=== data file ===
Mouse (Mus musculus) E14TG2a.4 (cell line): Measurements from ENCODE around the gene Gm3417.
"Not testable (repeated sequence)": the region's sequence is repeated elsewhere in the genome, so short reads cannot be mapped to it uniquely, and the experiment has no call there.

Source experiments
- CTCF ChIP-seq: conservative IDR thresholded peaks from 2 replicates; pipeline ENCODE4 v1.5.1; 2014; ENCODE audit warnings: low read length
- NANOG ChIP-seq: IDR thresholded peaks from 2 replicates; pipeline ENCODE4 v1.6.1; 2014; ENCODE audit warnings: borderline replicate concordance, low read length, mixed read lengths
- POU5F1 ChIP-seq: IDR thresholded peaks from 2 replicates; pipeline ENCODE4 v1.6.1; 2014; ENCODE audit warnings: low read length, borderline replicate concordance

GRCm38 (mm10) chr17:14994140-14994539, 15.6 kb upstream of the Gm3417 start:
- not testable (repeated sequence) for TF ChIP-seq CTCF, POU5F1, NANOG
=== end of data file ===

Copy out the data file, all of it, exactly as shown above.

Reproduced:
Mouse (Mus musculus) E14TG2a.4 (cell line): Measurements from ENCODE around the gene Gm3417.
"Not testable (repeated sequence)": the region's sequence is repeated elsewhere in the genome, so short reads cannot be mapped to it uniquely, and the experiment has no call there.

Source experiments
- CTCF ChIP-seq: conservative IDR thresholded peaks from 2 replicates; pipeline ENCODE4 v1.5.1; 2014; ENCODE audit warnings: low read length
- NANOG ChIP-seq: IDR thresholded peaks from 2 replicates; pipeline ENCODE4 v1.6.1; 2014; ENCODE audit warnings: borderline replicate concordance, low read length, mixed read lengths
- POU5F1 ChIP-seq: IDR thresholded peaks from 2 replicates; pipeline ENCODE4 v1.6.1; 2014; ENCODE audit warnings: low read length, borderline replicate concordance

GRCm38 (mm10) chr17:14994140-14994539, 15.6 kb upstream of the Gm3417 start:
- not testable (repeated sequence) for TF ChIP-seq CTCF, POU5F1, NANOG